Hi wine lovers! I’m sure that like me, you guys spend the holiday with the people you love the most. Another thing I like about it is that it’s the start of the gift-giving season. And one of the best accompaniments for the revelry are the unique flavors you’ll find in a bottle of Argentine wine.
Wines with personality
Today, the quality of Argentine wine is better than ever. The unique character of the grapes, the diverse flavors, aromas and textures of the varieties, the gradual aging, the distinctive terroirs of the country, winemaking innovation and sustainable philosophy all come together to produce some of the best wines in the world.
Argentina has over 200 wine grape varieties, including Malbec, Chardonnay, Merlot, Chenin, Syrah, Torrontés and many more. The country’s wine making history dates back 500 years, it is the world’s fifth largest wine producer and the leader in Malbec.
The size and layout of the country also means that it has a range of different terroirs to offer, each with their own climates, soils, altitudes, and rainfall as well as a huge variety of winemaking styles. It all makes for a very tempting package to be uncorked.
In search of surprises
While I was looking at the Argentine labels in the wine store (the Cosmic Amber Chardonnay Naranjo from Krontiras y and Asa Nisi Masa Bonarda from Mundo Reves are gorgeous) I started thinking about a gift for dad that was wine related but not actually wine because that’s what he always suggests and I want to surprise him. I thought I might go for some nice glasses because they’d be something that lasts, something he can enjoy in the evening when he’s drinking his red wine and listening to Miles Davis.
I thought that wine glasses were just decorative, table dressing to give proceedings an air of sophistication (or at least that’s what I thought when I saw Sutton, Jane and Kat clink their lovely glasses on The Bold Type). But I’ve done some research and found that the different kinds of wine glasses come with technical data and different measurements and formats. Spoiler alert: I found my surprise and got myself a pre-Christmas gift too.
But beforehand, let me tell you why wine is best drunk in a proper glass and share some tips for choosing the right ones.
The different kinds of wine glasses
Why is wine best drunk in a wine glass? Simple: so you can enjoy it in all its glory. If you’re hiking in the mountains with friends and opening a bottle with your shoe, then you’ll probably still enjoy the wine; your senses will be plenty stimulated by the surroundings already, but the beauty of a good wine glass is that it helps you to perceive different aspects of the wine. The choice of glass also says something about how interested you are and the experience you’re looking to create: personally, I want to capture as much of the unique magic of every bottle I open as I can.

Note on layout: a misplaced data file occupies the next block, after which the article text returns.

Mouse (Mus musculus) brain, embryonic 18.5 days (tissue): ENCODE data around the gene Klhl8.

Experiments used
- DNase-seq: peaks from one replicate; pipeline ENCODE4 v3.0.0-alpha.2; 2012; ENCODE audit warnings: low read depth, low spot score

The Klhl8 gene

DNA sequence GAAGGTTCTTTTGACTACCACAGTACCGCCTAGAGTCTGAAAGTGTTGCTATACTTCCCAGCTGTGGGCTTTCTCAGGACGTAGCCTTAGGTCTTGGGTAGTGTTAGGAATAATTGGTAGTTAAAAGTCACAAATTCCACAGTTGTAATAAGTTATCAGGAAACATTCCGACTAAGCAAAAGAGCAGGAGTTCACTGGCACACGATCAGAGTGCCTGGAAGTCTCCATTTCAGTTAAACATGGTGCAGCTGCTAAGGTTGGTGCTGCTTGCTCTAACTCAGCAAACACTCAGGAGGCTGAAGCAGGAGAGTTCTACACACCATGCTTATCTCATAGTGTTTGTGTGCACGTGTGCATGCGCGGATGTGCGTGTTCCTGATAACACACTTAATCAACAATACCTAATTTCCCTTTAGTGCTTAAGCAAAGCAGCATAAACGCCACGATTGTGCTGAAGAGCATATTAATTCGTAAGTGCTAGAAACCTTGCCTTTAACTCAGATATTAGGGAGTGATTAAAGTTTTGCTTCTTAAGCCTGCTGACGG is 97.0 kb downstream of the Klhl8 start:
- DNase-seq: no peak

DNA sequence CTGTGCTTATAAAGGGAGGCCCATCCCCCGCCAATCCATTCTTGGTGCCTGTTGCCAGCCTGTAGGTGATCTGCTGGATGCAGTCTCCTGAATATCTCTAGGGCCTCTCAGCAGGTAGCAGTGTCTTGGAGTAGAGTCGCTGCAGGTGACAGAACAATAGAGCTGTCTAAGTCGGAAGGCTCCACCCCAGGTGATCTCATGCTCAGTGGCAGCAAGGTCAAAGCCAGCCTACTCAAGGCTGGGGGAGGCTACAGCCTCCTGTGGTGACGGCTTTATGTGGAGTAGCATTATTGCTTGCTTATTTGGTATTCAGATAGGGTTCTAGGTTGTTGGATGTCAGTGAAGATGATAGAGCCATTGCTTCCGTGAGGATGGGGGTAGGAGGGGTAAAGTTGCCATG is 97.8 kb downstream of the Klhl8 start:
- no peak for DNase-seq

The shapes of the different kinds of wine glasses are crucial. The moment one uncorks a bottle, the liquid comes into contact with oxygen and so starts to release its aromas. Which is why the different kinds of glass are important. The “tulip” shape concentrates the aromas and so makes for a very different experience to drinking from an open water glass.
The stem, meanwhile, is important because it prevents your hand from heating up the wine.
Finally, it seems that the shape makes us tip our head in a certain way when we drink, ensuring that the liquid hits your palate differently than with an ordinary glass.
Try it out at home: serve the same wine in an ordinary glass and one designed for wine and pay attention to the different sensations they create in your nose and mouth.
I did it, because I’m #forevercurious and they seemed like two different drinks entirely! In the ordinary glass I didn’t get any of the different layers of flavor that come out in the wine glass as the minutes pass by.
How to choose your first set of wine glasses
Let’s focus for now on the glasses you’re going to use everyday – even when you’re alone – because you want to make it into an everyday ritual. And from what I’ve seen online, there are sets for every taste and budget.
For a beginner, it’s good to know that different kinds of glass go well with different kinds of wine: some stemless glasses are good and affordable, and there are some large double-tempered glasses that offer strength and durability. At higher levels of expertise, you need to start thinking ergonomically: how the shape suits its use.
A wine’s expression changes depending on the glass you use – some international brands even offer a different glass for each grape – but it’s easier to choose an intermediate model suitable for reds and whites. Die-hards and experts probably need to invest in something super-special to ensure they have the right equipment to enjoy each bottle.
I chose the latter course: picking a pack of four from what I was told was the best brand, each for a different kind of wine, and for myself a pair of universal large glasses that I’m planning on debuting with Coquena Torrontés from the Calchaquí Valley, a high-altitude wine from the northwest of Argentina.
I bought the bottle a few days ago, thinking of the holidays and because Argentine wineries are always a safe bet.
And it’s also important to take care of them: although the different kinds of wine glasses are dishwasher safe, it’s best to wash them by hand and dry them with a clean cotton cloth.
I’ll finish with a little homework assignment: if you have friends or family who aren’t wine lovers yet, ask them to try your favorite wine in a good glass.